|Title||Linearization and Labeling of Single-Stranded DNA for Optical Sequence Analysis|
|Author(s)||Basak, Rajib; Liu, Fan; Qureshi, Sarfraz; Gupta, Neelima; Zhang, Ce; Vries, Renko de; Kan, Jeroen A. van; Dheen, S.T.; Maarel, Johan R.C. van der|
|Source||Journal of Physical Chemistry Letters 10 (2019)3. - ISSN 1948-7185 - p. 316 - 321.|
Physical Chemistry and Soft Matter
|Publication type||Refereed Article in a scientific journal|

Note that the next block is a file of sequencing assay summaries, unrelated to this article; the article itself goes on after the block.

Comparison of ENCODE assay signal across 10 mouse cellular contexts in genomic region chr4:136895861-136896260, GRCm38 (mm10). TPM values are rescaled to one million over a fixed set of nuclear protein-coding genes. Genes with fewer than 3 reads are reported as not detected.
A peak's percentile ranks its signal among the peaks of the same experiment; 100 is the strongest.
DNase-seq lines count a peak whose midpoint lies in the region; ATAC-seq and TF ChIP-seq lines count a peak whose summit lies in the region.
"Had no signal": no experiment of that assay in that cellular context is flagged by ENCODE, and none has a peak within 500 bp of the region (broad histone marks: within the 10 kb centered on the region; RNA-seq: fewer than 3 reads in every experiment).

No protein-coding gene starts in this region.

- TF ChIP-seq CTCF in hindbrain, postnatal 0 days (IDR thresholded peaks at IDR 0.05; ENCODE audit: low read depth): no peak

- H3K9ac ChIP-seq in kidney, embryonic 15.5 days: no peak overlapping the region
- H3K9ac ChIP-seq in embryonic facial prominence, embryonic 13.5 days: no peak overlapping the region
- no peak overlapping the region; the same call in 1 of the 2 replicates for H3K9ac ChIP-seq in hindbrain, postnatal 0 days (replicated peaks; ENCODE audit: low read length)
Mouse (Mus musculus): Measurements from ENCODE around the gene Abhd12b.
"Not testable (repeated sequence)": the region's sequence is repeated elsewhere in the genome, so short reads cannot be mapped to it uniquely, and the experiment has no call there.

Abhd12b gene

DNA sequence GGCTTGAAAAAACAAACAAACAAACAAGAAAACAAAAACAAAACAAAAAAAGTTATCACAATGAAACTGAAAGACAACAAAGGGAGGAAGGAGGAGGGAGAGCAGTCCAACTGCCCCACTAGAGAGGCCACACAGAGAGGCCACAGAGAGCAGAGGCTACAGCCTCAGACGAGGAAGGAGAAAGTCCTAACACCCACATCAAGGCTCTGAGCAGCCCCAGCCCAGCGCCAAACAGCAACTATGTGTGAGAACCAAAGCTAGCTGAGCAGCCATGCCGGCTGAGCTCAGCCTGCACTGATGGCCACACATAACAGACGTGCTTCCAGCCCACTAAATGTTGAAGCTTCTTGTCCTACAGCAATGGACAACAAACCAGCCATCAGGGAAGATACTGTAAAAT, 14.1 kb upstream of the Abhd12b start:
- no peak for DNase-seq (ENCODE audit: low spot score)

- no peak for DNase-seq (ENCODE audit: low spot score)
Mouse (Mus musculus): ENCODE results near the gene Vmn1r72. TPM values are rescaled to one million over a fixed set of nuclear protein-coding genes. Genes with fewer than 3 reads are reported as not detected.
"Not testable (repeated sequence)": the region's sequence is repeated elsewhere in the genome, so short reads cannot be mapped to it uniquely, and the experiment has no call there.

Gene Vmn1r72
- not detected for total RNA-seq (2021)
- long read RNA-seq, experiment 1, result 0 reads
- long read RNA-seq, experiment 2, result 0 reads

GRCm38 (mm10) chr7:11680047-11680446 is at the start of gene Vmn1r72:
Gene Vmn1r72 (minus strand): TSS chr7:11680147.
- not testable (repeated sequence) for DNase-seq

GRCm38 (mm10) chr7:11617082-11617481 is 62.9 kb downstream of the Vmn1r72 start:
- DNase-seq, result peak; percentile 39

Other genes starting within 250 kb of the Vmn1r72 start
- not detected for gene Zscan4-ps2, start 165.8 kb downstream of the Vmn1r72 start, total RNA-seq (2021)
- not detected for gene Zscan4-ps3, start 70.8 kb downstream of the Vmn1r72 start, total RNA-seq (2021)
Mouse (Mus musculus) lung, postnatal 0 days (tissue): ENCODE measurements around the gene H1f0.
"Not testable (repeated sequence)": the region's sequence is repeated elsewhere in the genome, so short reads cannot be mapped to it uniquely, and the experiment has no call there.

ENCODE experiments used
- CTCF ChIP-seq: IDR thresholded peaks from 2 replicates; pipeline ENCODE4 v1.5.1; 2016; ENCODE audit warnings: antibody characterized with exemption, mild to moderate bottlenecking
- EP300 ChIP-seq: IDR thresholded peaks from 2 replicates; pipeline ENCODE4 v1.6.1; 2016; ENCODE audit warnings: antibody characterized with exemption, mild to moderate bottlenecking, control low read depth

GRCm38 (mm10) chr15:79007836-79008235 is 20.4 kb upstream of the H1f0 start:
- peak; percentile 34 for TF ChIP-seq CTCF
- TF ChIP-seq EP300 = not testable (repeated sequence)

Genetic profiling would benefit from linearization of ssDNA through the exposure of the unpaired bases to gene-targeting probes. This is compromised by ssDNA's high flexibility and tendency to form self-annealed structures. Here, we demonstrate that self-annealing can be avoided through controlled coating with a cationic-neutral diblock polypeptide copolymer. Coating does not preclude site-specific binding of fluorescence labeled oligonucleotides. Bottlebrush-coated ssDNA can be linearized by confinement inside a nanochannel or molecular combing. A stretch of 0.32 nm per nucleotide is achieved inside a channel with a cross-section of 100 nm and a 2-fold excess of polypeptide with respect to DNA charge. With combing, the complexes are stretched to a similar extent. Atomic force microscopy of dried complexes on silica revealed that the contour and persistence lengths are close to those of dsDNA in the B-form. Labeling is based on hybridization and not limited by restriction enzymes. Enzyme-free labeling offers new opportunities for the detection of specific sequences.